South Africa


Overheads and debt: Reopened restaurants face battle to survive

Overheads and debt: Reopened restaurants face battle to survive
Waiter carrying food to tables in restaurant, Western Cape, South Africa. (Gallo Images)

President Cyril Ramaphosa’s announcement that restrictions on restaurants would be lifted could not come soon enough for a restaurateur in Gauteng who had been raided by police last week and forced to shut down her operation. Her crime: serving customers through the windows of their cars where they could eat their meal while watching a movie on a big screen.

When President Cyril Ramaphosa announced on 17 June that a number of businesses would be allowed to reopen under an “advanced” Level 3 lockdown, Jenny-Lee Bots was ecstatic.

Bots runs the Molly Malones restaurant in Pineslopes in Fourways. Since the lockdown began 84 days ago she has been desperate to find a way to ensure the establishment’s survival.

Molly Malones is an Irish pub and restaurant, known more for its pub feel than takeaway foods. When Level 3 restrictions allowed restaurants to prepare food for takeaway or delivery, Bots knew she had to find a way to earn an income for both her and her staff.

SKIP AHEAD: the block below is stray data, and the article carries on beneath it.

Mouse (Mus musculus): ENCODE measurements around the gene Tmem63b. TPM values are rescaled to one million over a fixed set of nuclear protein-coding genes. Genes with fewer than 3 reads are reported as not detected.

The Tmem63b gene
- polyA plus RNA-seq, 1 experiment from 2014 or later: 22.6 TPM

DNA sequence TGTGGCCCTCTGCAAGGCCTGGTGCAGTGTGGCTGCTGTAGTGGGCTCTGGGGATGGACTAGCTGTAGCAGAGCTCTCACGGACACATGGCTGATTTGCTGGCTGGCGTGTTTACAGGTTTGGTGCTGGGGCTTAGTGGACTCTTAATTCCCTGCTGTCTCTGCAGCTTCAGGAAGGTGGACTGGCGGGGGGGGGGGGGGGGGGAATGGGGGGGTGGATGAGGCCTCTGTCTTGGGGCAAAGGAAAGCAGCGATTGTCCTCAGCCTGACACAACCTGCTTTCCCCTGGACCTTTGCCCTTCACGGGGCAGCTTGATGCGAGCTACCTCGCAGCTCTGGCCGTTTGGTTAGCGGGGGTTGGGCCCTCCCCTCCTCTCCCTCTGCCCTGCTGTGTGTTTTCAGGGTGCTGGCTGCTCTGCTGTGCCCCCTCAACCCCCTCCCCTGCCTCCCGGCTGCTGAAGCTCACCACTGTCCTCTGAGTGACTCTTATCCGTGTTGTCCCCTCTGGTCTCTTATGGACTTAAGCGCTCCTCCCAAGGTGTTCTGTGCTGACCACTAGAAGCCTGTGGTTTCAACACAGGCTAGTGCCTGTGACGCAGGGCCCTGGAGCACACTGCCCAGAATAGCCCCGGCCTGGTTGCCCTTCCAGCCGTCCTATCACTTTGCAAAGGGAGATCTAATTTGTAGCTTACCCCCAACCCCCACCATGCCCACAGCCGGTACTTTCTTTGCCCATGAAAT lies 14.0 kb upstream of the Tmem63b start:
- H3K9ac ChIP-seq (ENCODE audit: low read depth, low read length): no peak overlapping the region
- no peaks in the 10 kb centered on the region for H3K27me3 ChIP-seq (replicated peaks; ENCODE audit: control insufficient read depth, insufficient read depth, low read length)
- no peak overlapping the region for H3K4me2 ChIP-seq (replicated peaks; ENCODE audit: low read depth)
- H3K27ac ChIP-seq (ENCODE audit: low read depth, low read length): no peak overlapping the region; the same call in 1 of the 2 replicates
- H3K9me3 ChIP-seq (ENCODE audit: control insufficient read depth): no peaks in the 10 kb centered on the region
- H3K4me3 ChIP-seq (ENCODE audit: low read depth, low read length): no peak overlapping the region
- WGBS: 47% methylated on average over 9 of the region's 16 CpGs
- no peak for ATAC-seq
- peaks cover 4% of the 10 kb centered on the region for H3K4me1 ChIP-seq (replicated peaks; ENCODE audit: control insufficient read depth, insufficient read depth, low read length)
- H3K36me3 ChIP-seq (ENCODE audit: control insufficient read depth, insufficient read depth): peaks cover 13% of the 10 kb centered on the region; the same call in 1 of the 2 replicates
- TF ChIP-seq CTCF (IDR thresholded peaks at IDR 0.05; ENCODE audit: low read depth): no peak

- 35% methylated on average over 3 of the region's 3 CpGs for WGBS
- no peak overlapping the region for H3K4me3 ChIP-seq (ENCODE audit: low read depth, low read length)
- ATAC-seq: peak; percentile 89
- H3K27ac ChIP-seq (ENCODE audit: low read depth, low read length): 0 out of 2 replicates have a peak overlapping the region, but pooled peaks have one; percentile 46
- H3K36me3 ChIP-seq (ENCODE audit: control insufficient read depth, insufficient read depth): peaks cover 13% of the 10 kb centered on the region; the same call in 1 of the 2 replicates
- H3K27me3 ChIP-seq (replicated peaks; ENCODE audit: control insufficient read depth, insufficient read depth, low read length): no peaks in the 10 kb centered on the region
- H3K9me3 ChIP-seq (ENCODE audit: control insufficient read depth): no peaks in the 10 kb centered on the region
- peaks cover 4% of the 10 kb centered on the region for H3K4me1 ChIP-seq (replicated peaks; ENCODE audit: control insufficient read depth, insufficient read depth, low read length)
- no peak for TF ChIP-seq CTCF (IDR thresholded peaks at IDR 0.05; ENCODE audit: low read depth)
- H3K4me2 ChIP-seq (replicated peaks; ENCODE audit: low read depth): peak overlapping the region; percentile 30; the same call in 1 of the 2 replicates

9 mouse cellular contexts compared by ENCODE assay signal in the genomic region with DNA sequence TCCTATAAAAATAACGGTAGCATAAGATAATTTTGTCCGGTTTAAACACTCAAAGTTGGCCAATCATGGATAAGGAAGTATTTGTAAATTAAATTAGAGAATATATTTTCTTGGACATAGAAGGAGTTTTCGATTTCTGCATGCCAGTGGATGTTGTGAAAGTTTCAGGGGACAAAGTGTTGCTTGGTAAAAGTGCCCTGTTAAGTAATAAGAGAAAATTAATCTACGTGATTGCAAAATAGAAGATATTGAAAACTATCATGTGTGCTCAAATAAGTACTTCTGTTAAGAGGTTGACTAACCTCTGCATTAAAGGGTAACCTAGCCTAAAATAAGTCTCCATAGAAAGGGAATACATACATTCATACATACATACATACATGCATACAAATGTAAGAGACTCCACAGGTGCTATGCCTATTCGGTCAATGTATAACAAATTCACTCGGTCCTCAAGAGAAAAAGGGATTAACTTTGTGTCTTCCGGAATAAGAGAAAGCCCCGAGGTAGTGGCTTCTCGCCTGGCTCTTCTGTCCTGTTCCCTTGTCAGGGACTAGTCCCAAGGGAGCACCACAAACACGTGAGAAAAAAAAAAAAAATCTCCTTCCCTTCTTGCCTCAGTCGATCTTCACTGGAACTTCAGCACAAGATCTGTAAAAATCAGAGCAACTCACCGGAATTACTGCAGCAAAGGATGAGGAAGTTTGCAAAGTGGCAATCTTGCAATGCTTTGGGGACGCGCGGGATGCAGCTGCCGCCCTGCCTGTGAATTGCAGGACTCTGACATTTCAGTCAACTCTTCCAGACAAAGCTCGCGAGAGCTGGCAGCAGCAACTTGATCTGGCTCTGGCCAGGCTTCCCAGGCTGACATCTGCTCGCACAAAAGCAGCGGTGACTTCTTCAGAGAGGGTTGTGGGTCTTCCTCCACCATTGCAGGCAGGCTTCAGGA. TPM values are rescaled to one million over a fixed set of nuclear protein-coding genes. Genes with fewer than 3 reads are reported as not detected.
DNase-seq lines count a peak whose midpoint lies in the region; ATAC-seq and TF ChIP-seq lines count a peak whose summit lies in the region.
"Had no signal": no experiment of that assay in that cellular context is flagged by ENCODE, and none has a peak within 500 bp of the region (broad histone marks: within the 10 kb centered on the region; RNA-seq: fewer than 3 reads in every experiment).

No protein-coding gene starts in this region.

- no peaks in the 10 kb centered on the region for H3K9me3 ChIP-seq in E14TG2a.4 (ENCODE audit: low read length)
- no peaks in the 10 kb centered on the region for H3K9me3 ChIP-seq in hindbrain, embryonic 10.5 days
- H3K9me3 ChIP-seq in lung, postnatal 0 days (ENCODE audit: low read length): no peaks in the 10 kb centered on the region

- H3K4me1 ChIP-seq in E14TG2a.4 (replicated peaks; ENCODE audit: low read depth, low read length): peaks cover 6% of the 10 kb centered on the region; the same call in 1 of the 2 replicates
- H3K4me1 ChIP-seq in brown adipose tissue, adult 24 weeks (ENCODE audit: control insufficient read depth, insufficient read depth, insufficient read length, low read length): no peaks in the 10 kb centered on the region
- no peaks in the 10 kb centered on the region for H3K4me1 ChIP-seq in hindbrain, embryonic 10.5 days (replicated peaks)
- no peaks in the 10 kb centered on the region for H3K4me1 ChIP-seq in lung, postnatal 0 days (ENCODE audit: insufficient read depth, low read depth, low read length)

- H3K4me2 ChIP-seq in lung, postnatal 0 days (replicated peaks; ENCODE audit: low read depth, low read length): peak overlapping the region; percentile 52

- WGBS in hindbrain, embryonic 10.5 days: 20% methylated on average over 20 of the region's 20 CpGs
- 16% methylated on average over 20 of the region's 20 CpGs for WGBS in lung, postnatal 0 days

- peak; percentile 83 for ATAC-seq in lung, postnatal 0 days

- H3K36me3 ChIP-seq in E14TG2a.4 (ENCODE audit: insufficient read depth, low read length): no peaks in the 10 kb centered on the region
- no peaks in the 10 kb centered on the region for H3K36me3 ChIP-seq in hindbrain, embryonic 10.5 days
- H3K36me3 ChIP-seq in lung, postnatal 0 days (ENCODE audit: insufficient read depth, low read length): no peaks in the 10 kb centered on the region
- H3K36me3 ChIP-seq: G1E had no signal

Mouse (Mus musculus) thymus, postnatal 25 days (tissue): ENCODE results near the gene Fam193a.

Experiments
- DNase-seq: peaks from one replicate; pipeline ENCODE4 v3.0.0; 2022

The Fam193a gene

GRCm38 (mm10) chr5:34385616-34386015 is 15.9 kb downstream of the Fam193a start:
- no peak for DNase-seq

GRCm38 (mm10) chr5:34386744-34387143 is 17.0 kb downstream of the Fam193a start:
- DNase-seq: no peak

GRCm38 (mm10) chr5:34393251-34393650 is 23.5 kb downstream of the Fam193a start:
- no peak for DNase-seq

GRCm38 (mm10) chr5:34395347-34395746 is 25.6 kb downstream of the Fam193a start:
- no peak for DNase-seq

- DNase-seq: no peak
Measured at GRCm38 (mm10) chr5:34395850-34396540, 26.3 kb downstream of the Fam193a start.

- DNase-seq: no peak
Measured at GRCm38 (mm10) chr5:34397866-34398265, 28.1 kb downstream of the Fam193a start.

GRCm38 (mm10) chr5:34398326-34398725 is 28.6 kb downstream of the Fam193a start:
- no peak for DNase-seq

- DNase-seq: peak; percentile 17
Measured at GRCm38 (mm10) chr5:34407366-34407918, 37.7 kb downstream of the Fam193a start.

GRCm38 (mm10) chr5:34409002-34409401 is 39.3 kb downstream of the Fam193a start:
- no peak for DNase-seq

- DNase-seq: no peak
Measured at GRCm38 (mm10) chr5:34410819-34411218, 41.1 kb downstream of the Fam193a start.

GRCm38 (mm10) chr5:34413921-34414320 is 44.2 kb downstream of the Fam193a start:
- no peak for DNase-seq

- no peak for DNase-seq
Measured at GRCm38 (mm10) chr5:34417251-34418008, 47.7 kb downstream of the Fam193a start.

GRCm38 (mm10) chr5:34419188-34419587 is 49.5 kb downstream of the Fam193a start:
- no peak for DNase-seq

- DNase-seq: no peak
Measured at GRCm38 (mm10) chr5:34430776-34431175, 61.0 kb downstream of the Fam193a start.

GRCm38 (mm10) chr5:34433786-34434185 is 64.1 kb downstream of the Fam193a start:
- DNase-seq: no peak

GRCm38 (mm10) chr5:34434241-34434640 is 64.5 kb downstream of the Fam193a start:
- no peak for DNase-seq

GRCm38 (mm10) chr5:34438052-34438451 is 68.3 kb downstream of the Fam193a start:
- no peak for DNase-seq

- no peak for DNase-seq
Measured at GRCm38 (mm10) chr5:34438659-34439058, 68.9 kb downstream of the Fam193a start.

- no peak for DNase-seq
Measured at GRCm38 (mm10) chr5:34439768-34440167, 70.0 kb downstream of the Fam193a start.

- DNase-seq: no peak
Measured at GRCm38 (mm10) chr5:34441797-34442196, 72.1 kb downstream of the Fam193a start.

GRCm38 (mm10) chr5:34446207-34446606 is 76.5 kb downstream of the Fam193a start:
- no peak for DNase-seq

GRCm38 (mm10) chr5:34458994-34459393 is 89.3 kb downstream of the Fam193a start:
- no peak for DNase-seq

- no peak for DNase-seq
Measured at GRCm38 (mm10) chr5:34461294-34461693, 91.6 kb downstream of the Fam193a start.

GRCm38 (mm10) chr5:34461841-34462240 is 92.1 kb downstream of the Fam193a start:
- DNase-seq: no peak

“Covid was bringing us to our knees. We had bills left unpaid with no hope of it ending,” Bots told Daily Maverick. “We needed to think outside the box and restructure our business and livelihood around Covid and keeping people safe while still keeping staff employed.”

Just doing takeaways was not going to cover it.

“We opened for a few days for takeaways, but it really wasn’t worth it because the turnout was like R400 to maybe R500, which is not enough to survive — it’s not even enough to pay the people who were working,” Bots said. “We are a pub and a restaurant. We specialise in draught and Irish food, we don’t necessarily do takeaways.”

Bots had also tried for the past two months to apply for financial aid from the government to help fund and pay her staff. 

“We applied for all the funding: the SMMEs, the tourism fund and more. There were a few that we applied for, but I got no response.